There is always much debate comparing the successes of Industrial Rehabilitation programs and which would be best suited for certain patients. A 2005 study evaluating the effect of function-centered rehabilitation discusses this same premise (Kool, Oesch, Bachmann, Knuesel, Dierkes, Russo, de Bie, van den Brandt). This study examined chronic lower back pain, a common injury seen in Industrial Rehabilitation facilities and the use of function-related exercises along with the biopsychosocial model as opposed to other pain management therapies. Most functional restoration programs in physical therapy are developed with the intent to incorporate social intervention to overcome physical barriers (857). Function-centered treatment involved work simulation combined with cardiovascular workouts and strengthening exercises. Pain-centered treatment involved stretching combined with passive and active mobilization (857). The study concluded that function-centered rehabilitation is recommended more than pain-centered treatment. FCT decreased work-related disability and were part of the larger return to work group (862).

At Guilford Orthopaedic we are committed to using the components of Industrial Rehabilitation as part of a continuing therapeutic process. While clinical care is provided, patients are urged to take what they have learned from our staff with them when they go. Overall achievement of optimum health is not an overnight process – It involves gaining knowledge about techniques and strategies to continue the program in a gym or at home. Continuation of work-related conditioning programs can increase strength and reduce risk of being injured on the job. It will allow patient to successfully reintegrate into full duties, and will reduce time taken off because of chronic pain. The patient can also feel more confident in performing work-related activities and less apprehensive that an injury will occur. Guilford Orthopaedic is committed to serving our community with the highest levels of integrity and professionalism. We desire to provide efficient care to our patients and equip them with the knowledge necessary to maintain proper mental and physical well-being.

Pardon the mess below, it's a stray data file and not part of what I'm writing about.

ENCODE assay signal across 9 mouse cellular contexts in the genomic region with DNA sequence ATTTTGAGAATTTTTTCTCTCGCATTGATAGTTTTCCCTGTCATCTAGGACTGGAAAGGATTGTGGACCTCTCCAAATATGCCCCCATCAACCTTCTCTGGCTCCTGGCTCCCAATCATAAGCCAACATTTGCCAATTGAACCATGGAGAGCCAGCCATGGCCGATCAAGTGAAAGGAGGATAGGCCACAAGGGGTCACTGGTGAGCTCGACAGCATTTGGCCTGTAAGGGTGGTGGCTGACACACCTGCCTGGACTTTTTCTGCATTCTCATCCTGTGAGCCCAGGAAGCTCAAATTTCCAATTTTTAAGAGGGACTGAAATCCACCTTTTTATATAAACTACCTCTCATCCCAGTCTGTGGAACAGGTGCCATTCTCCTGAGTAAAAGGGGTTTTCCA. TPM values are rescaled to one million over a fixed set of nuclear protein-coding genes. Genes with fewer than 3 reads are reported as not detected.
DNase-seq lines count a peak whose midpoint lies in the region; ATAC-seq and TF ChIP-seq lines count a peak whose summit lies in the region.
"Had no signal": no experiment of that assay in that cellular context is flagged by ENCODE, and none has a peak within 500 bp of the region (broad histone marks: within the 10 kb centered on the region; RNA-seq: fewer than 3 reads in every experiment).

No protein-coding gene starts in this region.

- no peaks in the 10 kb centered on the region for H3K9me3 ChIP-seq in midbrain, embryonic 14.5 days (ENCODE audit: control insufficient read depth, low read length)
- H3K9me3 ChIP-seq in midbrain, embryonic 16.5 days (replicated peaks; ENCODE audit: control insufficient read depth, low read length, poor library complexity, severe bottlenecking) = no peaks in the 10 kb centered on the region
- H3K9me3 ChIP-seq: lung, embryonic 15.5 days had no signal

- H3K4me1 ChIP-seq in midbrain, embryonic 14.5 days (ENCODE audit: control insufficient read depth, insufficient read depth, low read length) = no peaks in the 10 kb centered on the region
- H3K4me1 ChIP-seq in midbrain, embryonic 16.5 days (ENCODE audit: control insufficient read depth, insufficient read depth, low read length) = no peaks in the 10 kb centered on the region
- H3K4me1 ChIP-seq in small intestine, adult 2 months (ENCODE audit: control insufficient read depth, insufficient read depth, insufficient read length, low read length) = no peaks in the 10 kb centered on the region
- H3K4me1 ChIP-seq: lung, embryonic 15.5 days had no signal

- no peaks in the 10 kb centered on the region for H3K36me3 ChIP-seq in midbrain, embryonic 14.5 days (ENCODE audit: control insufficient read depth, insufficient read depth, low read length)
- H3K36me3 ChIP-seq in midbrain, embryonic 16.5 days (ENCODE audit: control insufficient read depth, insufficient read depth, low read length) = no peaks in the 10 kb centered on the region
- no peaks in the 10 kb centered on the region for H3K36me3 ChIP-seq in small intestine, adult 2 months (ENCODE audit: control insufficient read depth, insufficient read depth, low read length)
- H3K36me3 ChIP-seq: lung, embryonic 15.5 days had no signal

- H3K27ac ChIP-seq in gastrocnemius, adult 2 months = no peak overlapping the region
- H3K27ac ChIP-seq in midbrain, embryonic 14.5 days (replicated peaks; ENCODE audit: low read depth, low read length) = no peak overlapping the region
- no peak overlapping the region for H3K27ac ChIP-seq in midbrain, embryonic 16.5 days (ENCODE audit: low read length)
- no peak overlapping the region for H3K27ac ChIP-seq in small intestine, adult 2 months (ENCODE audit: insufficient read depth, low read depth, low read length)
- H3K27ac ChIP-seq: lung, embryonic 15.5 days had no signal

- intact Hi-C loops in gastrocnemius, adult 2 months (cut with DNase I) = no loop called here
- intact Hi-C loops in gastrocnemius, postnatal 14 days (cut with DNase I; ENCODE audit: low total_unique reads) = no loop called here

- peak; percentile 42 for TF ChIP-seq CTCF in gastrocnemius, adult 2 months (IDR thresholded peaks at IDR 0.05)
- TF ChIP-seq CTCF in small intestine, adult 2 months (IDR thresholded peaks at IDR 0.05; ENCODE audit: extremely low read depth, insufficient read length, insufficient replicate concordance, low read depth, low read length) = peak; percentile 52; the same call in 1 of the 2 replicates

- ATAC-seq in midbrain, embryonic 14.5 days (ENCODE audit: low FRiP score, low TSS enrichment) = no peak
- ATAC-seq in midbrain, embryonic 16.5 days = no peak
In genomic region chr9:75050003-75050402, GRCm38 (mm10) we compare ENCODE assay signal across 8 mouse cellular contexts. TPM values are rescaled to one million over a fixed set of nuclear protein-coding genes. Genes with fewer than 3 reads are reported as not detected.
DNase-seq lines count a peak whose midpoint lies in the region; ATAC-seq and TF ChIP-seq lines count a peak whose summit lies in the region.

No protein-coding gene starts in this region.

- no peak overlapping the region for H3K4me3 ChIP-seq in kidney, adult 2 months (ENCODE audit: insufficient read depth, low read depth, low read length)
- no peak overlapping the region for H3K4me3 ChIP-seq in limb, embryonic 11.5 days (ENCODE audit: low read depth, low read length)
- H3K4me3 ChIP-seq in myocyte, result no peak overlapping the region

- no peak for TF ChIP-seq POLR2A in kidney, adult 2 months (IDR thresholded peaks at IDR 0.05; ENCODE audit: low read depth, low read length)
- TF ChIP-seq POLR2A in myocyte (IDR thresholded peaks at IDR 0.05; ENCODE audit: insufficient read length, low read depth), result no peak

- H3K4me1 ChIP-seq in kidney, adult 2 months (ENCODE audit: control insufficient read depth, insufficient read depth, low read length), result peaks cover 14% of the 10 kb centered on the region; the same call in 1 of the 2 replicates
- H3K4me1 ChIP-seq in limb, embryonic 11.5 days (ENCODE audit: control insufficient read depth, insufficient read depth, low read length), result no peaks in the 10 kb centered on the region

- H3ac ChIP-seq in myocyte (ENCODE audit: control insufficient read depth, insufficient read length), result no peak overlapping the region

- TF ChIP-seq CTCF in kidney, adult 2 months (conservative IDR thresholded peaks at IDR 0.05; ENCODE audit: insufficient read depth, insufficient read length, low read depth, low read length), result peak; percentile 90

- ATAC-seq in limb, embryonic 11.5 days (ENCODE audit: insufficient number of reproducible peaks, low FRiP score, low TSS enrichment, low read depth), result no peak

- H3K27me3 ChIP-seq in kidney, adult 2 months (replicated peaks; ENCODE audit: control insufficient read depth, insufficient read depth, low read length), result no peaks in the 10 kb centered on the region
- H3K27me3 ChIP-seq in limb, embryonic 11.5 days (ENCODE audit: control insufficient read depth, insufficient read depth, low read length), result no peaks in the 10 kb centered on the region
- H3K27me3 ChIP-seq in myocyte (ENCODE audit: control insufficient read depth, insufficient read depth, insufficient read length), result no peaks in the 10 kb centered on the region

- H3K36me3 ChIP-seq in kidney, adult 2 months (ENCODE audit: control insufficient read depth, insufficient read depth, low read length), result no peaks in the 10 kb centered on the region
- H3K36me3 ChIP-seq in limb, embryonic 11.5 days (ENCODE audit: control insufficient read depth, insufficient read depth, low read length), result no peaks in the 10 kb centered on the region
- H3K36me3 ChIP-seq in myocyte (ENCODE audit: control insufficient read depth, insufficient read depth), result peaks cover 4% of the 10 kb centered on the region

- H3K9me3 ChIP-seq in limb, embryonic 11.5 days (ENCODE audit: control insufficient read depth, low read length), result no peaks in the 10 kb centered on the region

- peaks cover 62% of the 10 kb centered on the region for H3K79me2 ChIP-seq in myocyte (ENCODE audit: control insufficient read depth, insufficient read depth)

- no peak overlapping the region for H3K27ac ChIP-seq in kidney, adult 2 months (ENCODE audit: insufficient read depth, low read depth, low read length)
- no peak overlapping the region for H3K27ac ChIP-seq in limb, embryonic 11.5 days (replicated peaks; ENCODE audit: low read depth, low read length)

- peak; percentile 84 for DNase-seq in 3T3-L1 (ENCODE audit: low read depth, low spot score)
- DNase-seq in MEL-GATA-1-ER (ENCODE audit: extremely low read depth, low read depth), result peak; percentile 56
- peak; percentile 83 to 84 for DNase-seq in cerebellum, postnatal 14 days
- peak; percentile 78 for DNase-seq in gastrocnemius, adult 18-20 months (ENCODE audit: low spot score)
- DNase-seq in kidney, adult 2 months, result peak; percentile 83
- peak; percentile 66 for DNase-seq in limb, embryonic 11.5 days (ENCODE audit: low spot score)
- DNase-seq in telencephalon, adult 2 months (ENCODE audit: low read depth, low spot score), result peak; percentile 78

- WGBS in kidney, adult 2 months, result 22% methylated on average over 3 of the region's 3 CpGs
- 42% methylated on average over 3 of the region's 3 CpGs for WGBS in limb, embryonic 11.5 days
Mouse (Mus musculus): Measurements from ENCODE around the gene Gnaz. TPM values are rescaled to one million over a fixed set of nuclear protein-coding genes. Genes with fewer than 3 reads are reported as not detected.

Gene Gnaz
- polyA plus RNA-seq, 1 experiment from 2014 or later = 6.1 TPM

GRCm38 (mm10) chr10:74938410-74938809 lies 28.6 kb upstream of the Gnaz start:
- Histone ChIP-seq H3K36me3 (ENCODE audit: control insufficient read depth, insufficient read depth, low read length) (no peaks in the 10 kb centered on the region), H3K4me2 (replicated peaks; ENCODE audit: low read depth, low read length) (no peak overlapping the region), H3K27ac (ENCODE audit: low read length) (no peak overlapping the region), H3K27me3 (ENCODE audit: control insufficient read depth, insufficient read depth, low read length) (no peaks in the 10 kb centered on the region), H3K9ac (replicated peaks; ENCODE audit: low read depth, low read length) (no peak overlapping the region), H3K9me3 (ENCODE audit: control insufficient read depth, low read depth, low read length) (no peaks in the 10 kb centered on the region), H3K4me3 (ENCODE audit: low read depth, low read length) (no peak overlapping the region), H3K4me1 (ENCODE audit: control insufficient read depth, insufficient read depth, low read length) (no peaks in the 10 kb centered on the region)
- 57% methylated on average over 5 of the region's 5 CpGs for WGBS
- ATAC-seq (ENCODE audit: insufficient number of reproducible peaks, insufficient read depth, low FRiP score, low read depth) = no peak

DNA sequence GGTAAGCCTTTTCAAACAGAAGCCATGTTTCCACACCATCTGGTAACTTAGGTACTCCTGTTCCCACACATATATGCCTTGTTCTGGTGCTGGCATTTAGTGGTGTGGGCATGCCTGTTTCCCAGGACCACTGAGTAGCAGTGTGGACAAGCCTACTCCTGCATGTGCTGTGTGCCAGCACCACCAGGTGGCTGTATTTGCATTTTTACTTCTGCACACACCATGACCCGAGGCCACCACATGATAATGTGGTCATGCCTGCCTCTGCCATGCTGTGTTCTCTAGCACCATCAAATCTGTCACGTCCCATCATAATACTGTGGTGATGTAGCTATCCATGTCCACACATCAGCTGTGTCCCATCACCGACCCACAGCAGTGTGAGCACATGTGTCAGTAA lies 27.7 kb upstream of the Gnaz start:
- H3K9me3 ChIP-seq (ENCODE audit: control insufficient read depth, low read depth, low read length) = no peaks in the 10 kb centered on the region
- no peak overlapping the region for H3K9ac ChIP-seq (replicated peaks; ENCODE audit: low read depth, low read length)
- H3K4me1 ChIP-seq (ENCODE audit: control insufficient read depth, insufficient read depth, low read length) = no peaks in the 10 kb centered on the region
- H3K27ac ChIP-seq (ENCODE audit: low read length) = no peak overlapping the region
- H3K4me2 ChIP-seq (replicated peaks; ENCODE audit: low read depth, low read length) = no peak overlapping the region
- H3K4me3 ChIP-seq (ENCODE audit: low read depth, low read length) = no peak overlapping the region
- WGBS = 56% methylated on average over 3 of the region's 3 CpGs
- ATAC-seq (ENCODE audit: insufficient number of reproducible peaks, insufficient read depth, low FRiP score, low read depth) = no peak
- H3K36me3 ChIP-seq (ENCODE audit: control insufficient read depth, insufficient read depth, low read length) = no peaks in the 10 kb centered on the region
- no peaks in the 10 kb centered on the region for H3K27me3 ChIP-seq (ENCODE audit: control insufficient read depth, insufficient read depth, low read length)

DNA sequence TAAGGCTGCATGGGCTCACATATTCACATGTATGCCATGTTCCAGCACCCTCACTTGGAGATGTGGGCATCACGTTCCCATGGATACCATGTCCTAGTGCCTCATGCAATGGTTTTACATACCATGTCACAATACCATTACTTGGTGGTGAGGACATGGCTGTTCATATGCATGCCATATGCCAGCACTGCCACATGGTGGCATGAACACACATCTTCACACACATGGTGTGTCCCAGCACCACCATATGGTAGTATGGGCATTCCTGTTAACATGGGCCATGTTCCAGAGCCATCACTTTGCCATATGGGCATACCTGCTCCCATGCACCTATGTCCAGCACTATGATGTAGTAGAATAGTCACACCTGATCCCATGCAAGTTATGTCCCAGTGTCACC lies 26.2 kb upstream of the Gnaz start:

Kool, J. P., Oesch, P. R., Bachmann, S., Knuesel, O., Dierkes, J. G., Russo, M., de Bie, R., & van den Brandt, P. A. (2005). “Increasing Days at Work Using Function- Centered Rehabilitation in Nonacute Nonspecific Low Back Pain: A Randomized Controlled Trial.” American Congress of Rehabilitation Medicine and the American Academy of Physical Medicine and Rehabilitation, 86, 857-864.

Kool, J., Bachmann, S., Oesch, P., Knuesel, O., Ambergen, T., de Bie, R., & van den Brandt, P. (2007). “Function-Centered Rehabilitation Increases Work Days in Patients with Nonacute Nonspecific Low Back Pain: 1-year Results from a Randomized Controlled Trial.” American Congress of Rehabilitation Medicine and the American Academy of Physical Medicine and Rehabilitation, 88, 1089- 1094.

Streibelt, M., Blume, C., Thren, K., Reneman, M. F., & Mueller-Fahrnow, W. (2009). “Value of Functional Capacity Evaluation Information in a Clinical Setting for Predicting Return to Work.” American Congress of Rehabilitation Medicine, 90, 429-434